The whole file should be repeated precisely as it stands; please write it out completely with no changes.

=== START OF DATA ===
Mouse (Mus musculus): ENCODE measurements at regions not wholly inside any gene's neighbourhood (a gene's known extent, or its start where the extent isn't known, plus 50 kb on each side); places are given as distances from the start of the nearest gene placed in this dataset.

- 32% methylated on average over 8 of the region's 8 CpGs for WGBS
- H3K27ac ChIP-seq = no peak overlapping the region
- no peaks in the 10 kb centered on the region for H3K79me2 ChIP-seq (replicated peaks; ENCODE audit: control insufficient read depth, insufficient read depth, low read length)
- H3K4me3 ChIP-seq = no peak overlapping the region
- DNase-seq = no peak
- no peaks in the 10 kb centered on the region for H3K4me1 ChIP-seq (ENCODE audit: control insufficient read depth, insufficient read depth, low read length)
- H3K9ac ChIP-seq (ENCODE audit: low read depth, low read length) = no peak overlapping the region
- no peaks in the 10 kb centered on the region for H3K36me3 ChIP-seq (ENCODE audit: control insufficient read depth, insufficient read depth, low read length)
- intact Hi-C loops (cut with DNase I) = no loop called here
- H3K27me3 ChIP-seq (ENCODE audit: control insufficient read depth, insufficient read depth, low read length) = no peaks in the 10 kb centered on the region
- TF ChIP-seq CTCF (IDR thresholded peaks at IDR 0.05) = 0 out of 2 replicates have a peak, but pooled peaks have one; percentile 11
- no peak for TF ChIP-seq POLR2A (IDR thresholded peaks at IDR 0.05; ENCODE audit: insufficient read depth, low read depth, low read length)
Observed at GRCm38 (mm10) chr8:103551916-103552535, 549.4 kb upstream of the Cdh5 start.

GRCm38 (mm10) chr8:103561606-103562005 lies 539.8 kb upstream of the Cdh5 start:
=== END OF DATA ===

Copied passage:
Mouse (Mus musculus): ENCODE measurements at regions not wholly inside any gene's neighbourhood (a gene's known extent, or its start where the extent isn't known, plus 50 kb on each side); places are given as distances from the start of the nearest gene placed in this dataset.

- 32% methylated on average over 8 of the region's 8 CpGs for WGBS
- H3K27ac ChIP-seq = no peak overlapping the region
- no peaks in the 10 kb centered on the region for H3K79me2 ChIP-seq (replicated peaks; ENCODE audit: control insufficient read depth, insufficient read depth, low read length)
- H3K4me3 ChIP-seq = no peak overlapping the region
- DNase-seq = no peak
- no peaks in the 10 kb centered on the region for H3K4me1 ChIP-seq (ENCODE audit: control insufficient read depth, insufficient read depth, low read length)
- H3K9ac ChIP-seq (ENCODE audit: low read depth, low read length) = no peak overlapping the region
- no peaks in the 10 kb centered on the region for H3K36me3 ChIP-seq (ENCODE audit: control insufficient read depth, insufficient read depth, low read length)
- intact Hi-C loops (cut with DNase I) = no loop called here
- H3K27me3 ChIP-seq (ENCODE audit: control insufficient read depth, insufficient read depth, low read length) = no peaks in the 10 kb centered on the region
- TF ChIP-seq CTCF (IDR thresholded peaks at IDR 0.05) = 0 out of 2 replicates have a peak, but pooled peaks have one; percentile 11
- no peak for TF ChIP-seq POLR2A (IDR thresholded peaks at IDR 0.05; ENCODE audit: insufficient read depth, low read depth, low read length)
Observed at GRCm38 (mm10) chr8:103551916-103552535, 549.4 kb upstream of the Cdh5 start.

GRCm38 (mm10) chr8:103561606-103562005 lies 539.8 kb upstream of the Cdh5 start: